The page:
W. Virginia employees to be paid despite Kronos remaining offline following ransomware attack – SiliconANGLE News

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W. Virginia employees to be paid despite Kronos remaining offline following ransomware attack

State employees in West Virginia will be paid on time this week, despite the state’s payroll processing being affected by the ransomware attack on workflow management solutions provider Kronos Inc. disclosed on Dec. 13.

Local media reports that state payroll administrators went to “extraordinary lengths” during the Christmas week to ensure that employees would be paid on time. That said, State Auditor JB McCuskey warned that every employee should double-check paystubs.

The auditor added that the attack on Kronos has not compromised employees’ personal information.

“Kronos uses a unique identifier for every employee that is not their social security number and its not their birth date,” McCuskey explained. “When their Kronos [number] gets entered into the auditors office’s site, that’s when it gets turned into an identifiable pay stub so the ransomware attack does not effect anyone’s personal information so people can be very confident in knowing this wasn’t a data breach as well.”

It’s noted that it remains unknown when West Virginia state employees will have access to Kronos again. That suggests that Kronos remains offline two weeks after the ransomware attack.

The outage at Kronos has not affected West Virginia alone. As noted at the time of the ransomware attack, notable Kronos customers include Tesla Inc., Marriott International Inc., Yamaha Corp., Aramark Corp., Samsung Electronics Co. Ltd. and Sony Music Entertainment.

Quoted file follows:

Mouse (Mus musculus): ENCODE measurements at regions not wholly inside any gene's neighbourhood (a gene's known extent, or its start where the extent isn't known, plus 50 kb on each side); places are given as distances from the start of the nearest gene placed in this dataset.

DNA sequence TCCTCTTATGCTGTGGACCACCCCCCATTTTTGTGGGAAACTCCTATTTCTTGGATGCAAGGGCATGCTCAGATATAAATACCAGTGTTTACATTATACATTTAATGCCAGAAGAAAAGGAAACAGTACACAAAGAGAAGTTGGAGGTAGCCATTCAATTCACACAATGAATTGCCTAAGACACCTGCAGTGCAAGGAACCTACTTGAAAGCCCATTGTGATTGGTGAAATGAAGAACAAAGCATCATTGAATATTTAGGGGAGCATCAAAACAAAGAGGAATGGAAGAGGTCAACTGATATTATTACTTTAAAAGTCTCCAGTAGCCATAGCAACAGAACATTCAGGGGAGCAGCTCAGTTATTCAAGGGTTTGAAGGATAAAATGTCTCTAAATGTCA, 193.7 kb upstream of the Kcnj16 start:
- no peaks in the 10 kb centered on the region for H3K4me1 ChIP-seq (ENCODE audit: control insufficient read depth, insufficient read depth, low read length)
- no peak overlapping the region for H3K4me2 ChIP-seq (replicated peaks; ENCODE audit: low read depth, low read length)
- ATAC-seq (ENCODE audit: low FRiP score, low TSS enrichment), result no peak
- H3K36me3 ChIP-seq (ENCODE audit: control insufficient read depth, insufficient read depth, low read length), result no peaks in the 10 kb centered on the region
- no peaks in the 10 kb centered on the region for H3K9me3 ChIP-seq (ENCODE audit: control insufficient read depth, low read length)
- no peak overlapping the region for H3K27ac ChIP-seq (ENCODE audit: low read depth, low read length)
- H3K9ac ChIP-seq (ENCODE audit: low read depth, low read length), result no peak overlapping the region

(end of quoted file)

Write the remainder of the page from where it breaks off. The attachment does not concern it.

The form of ransomware used in the attack on Kronos has still not been revealed. At the time of the attack three was some suggestion that those behind it may have taken advantage of vulnerabilities in Apache Log4j but this is also not confirmed.

The only thing that Kronos has acknowledged in broader security terms is via a banner at the top of its community pages. The banner says that the company has addressed Log4j vulnerabilities CVE-2021-44228 and CVE-2021-45046 across all of its products and that it’s currently addressing CVE-2021-45105.

The lack of transparency by Kronos is not a positive for the company and it’s one reflected in comments made by customers on its community log revealing the incident. As one customer put it, “Any halfway decent IT application hosting company would have disaster recovery plans for any worst-case scenario. Running fire and police departments, this data can literally be a matter of life and death for the public and for our people.”

Photo: Angela/Flickr

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